Spoken upon long-distance melody...
Maybe then honesty need not be feared as a friend or an enemy
This is the distance
And this is my game face
There's really no way to reach me
'Cause I'm already gone
The time I spent in Saskatoon this weekend was a curious mixture of time spent. There were errands and crossing things off my in city to do list. There was a movie, a party, several recipes of friends and other friends, friends and food. Several visits alone. A lot of mental reshuffling, working out who I am today after four solid years of life without a break, without stopping. A lot of new music and new ideas contributing to the change in me. The era has officially ended.
This weekend a wise man, my friend Mark, told me a story about pigs and electric shock and made several other amazing analogies. Men and women are like waffles and spaghetti, for instance, in how their emotions function in daily life - men are compartmentalized, women's emotions are intertwined in everything. We talked about pleasure in life, about how denying yourself is not always the right thing to do. We talked about other things. Gardening. How to appreciate beauty without abusing the appreciation. He gave me a life truth that I realy appreciated, one I am adding to my rules for living that I started compiling a long time ago.
Aquaintances just need entertainment to keep the relationship alive. Friends need communication first and entertainment second. Marriages need commitment, communication, and entertainment to survive - in that order. You can't save a marriage with entertainment. You can't save a marriage with just talking. It's the commitment that saves its life, and the other two that keep it truly living.I found a freedom just yesterday that may last me for a long time - a realization about myself and how I live my life that changes everything. It's been creeping up on me for awhile now. A friend counseled me about the anger I felt in the grief of death this past March. She told me not to fight the grief. And yesterday as I talked about other areas of struggle in my life, the question was asked, why are we fighting so hard not to be who we are? Where is the answer to the divide between love and lust, between appreciation and abuse, between God's will for us as people and our will to be people?
All my life I thought "fighting it" was the answer. A hundred Christians espouse fighting as a rule, quoting scriptures about fighting the good fight of faith. But we're supposed to be fighting the enemy, not ourselves. Sometimes the line is blurry, but this is the first peace I have felt since learning to accept my own anger and hatred. Now I may be learning to accept myself and my own love, a much bigger struggle.
You see, a fundamental part of what classifies me as an artist is a finite attention to beauty beneath the notice of the average person. It is difficult for me to explain the moments that I see beauty and it captures my heart, my senses, my emotion, my spirit. It could be the simplest moment of touching a person's arm and appreciating the softness, or admiring the pattern in the wings of a dragonfly, or estimating the height of a tree so as to properly visualize your own small height, or appreciating the curve of someone's neck. Walking into a coffee shop and smiling because the woman at the counter is stunningly beautiful, eager to please the customers, and efficient all in the same package. There's beauty in all that and more. Sometimes the beauty takes you by surprise and makes a base or perhaps even vulgar moment into an intimate moment of experience. When I blogged a few weeks back about Robert Lentz's comment regarding God's erotic involvement with his creation, I understood it because I feel so deeply about that creation myself. The word encompasses the power of the love and appreciation I feel toward whatever living thing catches me in that moment and makes my senses more acute, closer to the way they were meant to be.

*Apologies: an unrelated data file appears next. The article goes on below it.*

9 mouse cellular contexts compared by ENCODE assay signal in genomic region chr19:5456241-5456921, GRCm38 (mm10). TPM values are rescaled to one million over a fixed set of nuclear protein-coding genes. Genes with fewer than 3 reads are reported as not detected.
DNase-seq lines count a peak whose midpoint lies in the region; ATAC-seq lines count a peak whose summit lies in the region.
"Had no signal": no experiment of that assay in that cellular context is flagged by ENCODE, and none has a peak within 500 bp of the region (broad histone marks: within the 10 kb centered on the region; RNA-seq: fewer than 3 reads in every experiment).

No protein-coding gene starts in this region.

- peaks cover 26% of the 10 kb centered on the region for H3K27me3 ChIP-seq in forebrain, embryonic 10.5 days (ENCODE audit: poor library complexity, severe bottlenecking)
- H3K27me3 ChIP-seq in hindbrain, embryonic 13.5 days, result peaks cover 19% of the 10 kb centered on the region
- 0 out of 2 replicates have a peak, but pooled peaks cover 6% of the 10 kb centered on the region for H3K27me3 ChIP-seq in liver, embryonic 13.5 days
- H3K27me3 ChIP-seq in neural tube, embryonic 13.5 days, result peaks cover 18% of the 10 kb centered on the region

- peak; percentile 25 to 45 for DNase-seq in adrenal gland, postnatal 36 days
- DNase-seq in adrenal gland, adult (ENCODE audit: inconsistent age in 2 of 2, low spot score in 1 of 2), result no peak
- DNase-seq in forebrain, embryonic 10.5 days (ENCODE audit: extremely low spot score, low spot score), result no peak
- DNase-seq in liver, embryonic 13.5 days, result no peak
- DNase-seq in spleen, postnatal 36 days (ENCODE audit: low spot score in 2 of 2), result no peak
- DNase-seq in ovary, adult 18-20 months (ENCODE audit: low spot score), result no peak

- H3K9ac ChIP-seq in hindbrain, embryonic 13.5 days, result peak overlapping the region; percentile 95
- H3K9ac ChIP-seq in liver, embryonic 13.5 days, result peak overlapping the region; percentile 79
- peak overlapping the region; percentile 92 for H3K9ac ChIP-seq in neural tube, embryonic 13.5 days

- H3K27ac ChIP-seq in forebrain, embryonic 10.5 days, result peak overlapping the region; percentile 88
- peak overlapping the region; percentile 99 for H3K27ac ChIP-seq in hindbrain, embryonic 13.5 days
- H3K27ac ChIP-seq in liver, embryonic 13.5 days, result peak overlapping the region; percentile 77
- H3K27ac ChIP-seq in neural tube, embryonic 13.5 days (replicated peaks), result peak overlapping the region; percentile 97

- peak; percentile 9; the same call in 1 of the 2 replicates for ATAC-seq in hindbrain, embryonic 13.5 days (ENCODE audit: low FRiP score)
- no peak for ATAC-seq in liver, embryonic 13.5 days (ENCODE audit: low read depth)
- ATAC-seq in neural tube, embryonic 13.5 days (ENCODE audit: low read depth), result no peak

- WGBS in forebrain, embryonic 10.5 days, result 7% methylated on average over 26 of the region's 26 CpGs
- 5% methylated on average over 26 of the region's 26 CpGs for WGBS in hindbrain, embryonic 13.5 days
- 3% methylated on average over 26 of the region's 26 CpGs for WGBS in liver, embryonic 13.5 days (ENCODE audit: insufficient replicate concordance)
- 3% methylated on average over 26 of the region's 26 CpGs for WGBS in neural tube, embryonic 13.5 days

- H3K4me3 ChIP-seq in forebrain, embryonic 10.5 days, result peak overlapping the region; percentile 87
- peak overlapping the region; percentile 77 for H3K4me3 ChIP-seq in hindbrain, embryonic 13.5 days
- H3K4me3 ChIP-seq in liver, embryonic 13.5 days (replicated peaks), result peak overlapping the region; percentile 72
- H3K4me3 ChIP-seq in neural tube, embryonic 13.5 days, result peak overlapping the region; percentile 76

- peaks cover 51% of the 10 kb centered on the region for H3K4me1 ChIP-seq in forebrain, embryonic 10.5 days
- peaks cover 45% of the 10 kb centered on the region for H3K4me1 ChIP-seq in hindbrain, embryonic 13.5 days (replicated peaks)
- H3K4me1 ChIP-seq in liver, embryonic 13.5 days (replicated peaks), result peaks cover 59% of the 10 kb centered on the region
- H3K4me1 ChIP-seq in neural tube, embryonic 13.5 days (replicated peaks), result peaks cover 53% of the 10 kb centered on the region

And yet with that closeness I often experience guilt - especially if that moment of appreciation is for part of a person. I experience guilt because it is not acceptable to tell strangers or friends that you just saw a glimpse of heaven in their goosebumps, passion in a curve of their face, beauty in their gesture. And yet the urge to share that moment is explosive - it is a part of who I am that I long to share at all times. I try to express it in words here, where I have a partial kind of freedom, and sometimes people appreciate what I say, but the power of a hundred tiny moments in a day of this experience is impossible to express. Overwhelming, stunning, expressive of the very essence of beauty, and therefore love. I am never more at home than when I am in a place, whether physical or mental, that feeds my hunger for this very thing. And yet, it is my struggle to understand where the line is drawn between something I appreciate and something I desire.
I choose friends based on these moments of beauty. They are not all physical, some are emotional or intangible, but without them there is no foundation to build upon. They make up the fabric of my life.
I basked in the glow of love and appreciation of others this weekend. I am buoyed up by it, it's as if I'm wrapped in layers - a blanket straight from the dryer, loving arms, and affection. The number of moments and ways in which someone said or showed that they loved and appreciated me was absolutely overwhelming.